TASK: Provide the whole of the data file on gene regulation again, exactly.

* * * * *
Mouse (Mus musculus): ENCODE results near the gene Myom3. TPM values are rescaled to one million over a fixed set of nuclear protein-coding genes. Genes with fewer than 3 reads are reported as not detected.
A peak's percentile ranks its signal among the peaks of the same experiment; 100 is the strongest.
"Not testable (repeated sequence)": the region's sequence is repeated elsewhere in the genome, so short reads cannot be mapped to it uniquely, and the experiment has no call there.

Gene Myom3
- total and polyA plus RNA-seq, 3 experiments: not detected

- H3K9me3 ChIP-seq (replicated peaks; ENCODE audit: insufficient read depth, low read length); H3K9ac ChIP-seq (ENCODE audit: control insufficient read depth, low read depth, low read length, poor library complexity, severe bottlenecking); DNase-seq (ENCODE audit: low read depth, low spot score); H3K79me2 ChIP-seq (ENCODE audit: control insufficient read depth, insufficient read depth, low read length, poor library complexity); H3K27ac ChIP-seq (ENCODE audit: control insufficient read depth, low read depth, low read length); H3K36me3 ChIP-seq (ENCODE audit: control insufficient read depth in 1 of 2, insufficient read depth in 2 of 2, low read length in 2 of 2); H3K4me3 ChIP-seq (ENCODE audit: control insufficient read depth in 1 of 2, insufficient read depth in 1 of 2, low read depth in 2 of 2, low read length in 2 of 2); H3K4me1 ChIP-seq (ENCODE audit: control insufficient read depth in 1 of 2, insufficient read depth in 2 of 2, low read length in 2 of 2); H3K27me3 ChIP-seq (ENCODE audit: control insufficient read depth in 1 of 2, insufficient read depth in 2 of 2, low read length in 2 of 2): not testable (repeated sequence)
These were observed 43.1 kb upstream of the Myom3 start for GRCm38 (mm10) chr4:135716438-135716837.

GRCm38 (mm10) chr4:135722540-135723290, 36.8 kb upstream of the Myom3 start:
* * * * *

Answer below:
Mouse (Mus musculus): ENCODE results near the gene Myom3. TPM values are rescaled to one million over a fixed set of nuclear protein-coding genes. Genes with fewer than 3 reads are reported as not detected.
A peak's percentile ranks its signal among the peaks of the same experiment; 100 is the strongest.
"Not testable (repeated sequence)": the region's sequence is repeated elsewhere in the genome, so short reads cannot be mapped to it uniquely, and the experiment has no call there.

Gene Myom3
- total and polyA plus RNA-seq, 3 experiments: not detected

- H3K9me3 ChIP-seq (replicated peaks; ENCODE audit: insufficient read depth, low read length); H3K9ac ChIP-seq (ENCODE audit: control insufficient read depth, low read depth, low read length, poor library complexity, severe bottlenecking); DNase-seq (ENCODE audit: low read depth, low spot score); H3K79me2 ChIP-seq (ENCODE audit: control insufficient read depth, insufficient read depth, low read length, poor library complexity); H3K27ac ChIP-seq (ENCODE audit: control insufficient read depth, low read depth, low read length); H3K36me3 ChIP-seq (ENCODE audit: control insufficient read depth in 1 of 2, insufficient read depth in 2 of 2, low read length in 2 of 2); H3K4me3 ChIP-seq (ENCODE audit: control insufficient read depth in 1 of 2, insufficient read depth in 1 of 2, low read depth in 2 of 2, low read length in 2 of 2); H3K4me1 ChIP-seq (ENCODE audit: control insufficient read depth in 1 of 2, insufficient read depth in 2 of 2, low read length in 2 of 2); H3K27me3 ChIP-seq (ENCODE audit: control insufficient read depth in 1 of 2, insufficient read depth in 2 of 2, low read length in 2 of 2): not testable (repeated sequence)
These were observed 43.1 kb upstream of the Myom3 start for GRCm38 (mm10) chr4:135716438-135716837.

GRCm38 (mm10) chr4:135722540-135723290, 36.8 kb upstream of the Myom3 start: